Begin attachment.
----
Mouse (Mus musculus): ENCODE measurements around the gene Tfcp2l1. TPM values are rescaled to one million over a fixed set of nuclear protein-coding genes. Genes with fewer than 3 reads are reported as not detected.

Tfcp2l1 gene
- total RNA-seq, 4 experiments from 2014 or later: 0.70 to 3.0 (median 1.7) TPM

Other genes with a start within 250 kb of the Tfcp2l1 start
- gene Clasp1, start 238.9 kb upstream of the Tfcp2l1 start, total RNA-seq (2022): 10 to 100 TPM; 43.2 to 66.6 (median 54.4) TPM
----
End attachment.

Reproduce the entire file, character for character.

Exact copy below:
Mouse (Mus musculus): ENCODE measurements around the gene Tfcp2l1. TPM values are rescaled to one million over a fixed set of nuclear protein-coding genes. Genes with fewer than 3 reads are reported as not detected.

Tfcp2l1 gene
- total RNA-seq, 4 experiments from 2014 or later: 0.70 to 3.0 (median 1.7) TPM

Other genes with a start within 250 kb of the Tfcp2l1 start
- gene Clasp1, start 238.9 kb upstream of the Tfcp2l1 start, total RNA-seq (2022): 10 to 100 TPM; 43.2 to 66.6 (median 54.4) TPM